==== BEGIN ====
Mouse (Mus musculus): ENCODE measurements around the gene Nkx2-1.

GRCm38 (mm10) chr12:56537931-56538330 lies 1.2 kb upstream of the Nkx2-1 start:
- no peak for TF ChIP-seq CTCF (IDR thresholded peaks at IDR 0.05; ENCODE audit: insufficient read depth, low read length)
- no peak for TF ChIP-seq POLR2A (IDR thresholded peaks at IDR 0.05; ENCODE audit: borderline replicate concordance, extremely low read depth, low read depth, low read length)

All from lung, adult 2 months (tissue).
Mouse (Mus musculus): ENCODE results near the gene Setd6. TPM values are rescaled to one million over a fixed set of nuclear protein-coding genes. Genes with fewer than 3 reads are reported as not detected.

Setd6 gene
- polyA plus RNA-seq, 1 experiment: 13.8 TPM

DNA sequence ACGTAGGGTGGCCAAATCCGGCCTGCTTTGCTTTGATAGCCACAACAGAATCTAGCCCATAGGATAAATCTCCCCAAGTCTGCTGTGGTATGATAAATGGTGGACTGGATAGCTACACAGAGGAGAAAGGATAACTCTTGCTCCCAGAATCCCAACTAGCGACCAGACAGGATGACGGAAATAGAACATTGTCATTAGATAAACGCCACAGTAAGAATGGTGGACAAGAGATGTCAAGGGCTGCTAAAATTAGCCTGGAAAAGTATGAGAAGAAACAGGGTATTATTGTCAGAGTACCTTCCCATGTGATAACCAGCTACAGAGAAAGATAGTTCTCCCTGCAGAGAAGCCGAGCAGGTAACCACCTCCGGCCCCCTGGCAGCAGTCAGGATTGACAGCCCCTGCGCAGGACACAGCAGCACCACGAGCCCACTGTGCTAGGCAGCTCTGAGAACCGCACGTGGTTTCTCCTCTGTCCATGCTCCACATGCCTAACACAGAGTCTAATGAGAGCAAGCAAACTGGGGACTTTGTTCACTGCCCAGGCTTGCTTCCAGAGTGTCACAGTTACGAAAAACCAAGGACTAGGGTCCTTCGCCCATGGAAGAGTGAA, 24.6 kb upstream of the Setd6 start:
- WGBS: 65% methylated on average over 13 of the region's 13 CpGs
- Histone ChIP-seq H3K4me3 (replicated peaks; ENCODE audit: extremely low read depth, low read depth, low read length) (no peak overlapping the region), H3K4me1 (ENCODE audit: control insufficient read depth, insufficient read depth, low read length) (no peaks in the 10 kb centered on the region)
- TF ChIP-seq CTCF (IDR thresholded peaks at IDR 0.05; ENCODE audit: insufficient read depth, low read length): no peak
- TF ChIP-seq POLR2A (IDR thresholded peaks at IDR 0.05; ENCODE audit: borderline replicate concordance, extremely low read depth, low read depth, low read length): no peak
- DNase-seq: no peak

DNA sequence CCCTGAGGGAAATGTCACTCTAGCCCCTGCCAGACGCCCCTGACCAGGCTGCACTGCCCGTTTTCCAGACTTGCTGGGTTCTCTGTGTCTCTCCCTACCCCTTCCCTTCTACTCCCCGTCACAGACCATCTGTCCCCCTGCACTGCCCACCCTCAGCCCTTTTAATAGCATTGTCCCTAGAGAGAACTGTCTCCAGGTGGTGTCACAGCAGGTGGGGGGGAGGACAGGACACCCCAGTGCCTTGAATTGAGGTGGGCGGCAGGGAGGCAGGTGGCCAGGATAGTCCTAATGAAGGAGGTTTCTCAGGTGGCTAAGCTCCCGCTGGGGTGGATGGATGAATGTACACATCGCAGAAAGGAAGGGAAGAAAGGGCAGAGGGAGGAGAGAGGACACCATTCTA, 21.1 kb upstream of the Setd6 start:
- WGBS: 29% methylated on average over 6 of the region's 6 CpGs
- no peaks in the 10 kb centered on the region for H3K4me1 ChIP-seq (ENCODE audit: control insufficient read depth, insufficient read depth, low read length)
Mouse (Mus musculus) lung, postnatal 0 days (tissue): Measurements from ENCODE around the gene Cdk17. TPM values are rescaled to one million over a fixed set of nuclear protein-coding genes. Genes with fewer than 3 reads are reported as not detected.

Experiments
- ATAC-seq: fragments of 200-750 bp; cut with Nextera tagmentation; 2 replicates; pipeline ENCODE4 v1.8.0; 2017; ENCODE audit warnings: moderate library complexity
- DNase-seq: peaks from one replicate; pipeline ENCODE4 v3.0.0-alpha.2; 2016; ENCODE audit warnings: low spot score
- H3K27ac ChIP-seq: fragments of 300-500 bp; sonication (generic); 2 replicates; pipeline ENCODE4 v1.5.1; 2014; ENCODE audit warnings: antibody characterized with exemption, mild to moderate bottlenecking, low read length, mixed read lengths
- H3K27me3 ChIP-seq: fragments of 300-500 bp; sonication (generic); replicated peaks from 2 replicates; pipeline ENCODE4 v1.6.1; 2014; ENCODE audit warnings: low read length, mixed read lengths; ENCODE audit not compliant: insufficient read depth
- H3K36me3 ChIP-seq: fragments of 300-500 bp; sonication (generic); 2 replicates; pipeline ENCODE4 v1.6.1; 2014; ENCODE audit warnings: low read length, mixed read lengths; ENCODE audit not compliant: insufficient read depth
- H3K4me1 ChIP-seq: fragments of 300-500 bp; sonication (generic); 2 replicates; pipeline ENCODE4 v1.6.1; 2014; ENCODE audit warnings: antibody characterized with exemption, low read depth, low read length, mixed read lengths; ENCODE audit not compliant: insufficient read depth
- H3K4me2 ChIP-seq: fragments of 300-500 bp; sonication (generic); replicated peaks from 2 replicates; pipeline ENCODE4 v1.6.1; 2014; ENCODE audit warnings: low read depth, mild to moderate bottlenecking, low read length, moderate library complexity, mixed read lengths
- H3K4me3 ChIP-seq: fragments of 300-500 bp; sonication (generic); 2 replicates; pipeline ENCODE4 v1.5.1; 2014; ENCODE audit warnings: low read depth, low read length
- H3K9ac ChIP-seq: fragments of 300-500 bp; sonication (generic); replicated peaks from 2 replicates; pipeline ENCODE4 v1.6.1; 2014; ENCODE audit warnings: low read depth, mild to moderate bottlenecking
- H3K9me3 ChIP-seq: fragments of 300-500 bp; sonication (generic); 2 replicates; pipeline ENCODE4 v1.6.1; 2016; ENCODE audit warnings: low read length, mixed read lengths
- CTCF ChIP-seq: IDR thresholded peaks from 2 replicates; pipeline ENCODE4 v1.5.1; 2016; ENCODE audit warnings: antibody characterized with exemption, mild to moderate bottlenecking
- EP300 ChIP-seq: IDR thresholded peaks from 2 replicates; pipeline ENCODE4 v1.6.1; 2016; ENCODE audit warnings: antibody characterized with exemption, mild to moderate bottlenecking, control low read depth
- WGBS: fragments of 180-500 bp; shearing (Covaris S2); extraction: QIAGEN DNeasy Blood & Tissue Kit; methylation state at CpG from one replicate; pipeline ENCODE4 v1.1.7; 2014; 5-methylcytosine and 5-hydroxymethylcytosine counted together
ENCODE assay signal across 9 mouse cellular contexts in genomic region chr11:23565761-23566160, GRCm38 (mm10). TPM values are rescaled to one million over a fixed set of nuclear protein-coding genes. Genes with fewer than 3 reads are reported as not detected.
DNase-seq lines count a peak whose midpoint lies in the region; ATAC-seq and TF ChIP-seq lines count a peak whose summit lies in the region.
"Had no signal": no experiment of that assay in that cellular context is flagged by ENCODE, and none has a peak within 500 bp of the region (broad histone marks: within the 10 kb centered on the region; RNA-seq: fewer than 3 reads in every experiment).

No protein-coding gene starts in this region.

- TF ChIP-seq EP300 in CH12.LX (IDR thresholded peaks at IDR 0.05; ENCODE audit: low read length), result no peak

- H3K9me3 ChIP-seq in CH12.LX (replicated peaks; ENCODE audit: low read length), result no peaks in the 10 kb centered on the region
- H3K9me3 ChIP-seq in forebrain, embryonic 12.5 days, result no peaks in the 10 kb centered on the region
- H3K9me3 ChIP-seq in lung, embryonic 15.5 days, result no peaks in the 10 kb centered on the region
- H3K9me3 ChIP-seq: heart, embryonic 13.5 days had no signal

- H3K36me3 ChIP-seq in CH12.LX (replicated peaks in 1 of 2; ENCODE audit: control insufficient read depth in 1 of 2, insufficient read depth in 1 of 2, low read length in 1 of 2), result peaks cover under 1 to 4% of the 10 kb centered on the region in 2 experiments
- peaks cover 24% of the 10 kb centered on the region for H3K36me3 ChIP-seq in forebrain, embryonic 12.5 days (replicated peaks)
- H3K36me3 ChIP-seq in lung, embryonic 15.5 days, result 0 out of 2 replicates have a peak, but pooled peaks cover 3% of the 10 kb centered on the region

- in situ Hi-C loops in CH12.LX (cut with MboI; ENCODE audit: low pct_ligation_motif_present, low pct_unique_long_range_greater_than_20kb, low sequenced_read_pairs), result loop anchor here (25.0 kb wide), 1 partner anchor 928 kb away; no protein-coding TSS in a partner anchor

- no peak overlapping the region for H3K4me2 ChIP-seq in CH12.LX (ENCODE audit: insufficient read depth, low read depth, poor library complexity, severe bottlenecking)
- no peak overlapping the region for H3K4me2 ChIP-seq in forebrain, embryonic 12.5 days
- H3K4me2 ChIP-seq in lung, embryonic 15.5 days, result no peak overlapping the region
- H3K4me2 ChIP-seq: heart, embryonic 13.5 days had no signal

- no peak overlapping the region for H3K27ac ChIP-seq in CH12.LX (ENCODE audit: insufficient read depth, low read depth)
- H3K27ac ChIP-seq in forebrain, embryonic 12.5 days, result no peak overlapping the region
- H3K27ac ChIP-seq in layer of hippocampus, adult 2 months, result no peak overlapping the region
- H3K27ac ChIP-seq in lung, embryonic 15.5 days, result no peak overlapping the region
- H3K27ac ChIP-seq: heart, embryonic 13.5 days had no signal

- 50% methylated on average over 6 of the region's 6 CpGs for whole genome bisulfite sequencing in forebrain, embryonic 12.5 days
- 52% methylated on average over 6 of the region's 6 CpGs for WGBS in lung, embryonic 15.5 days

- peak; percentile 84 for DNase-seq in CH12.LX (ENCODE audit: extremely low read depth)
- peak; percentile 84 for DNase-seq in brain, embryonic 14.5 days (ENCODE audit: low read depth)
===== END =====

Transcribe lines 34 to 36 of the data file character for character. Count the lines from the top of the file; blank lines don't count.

DNase-seq lines count a peak whose midpoint lies in the region; ATAC-seq and TF ChIP-seq lines count a peak whose summit lies in the region.
"Had no signal": no experiment of that assay in that cellular context is flagged by ENCODE, and none has a peak within 500 bp of the region (broad histone marks: within the 10 kb centered on the region; RNA-seq: fewer than 3 reads in every experiment).

No protein-coding gene starts in this region.